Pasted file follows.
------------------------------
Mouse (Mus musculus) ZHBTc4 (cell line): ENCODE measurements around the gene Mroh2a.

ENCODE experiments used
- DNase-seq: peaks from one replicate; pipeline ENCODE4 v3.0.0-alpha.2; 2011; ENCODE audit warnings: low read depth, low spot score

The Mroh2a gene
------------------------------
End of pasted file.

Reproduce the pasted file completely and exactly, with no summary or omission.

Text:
Mouse (Mus musculus) ZHBTc4 (cell line): ENCODE measurements around the gene Mroh2a.

ENCODE experiments used
- DNase-seq: peaks from one replicate; pipeline ENCODE4 v3.0.0-alpha.2; 2011; ENCODE audit warnings: low read depth, low spot score

The Mroh2a gene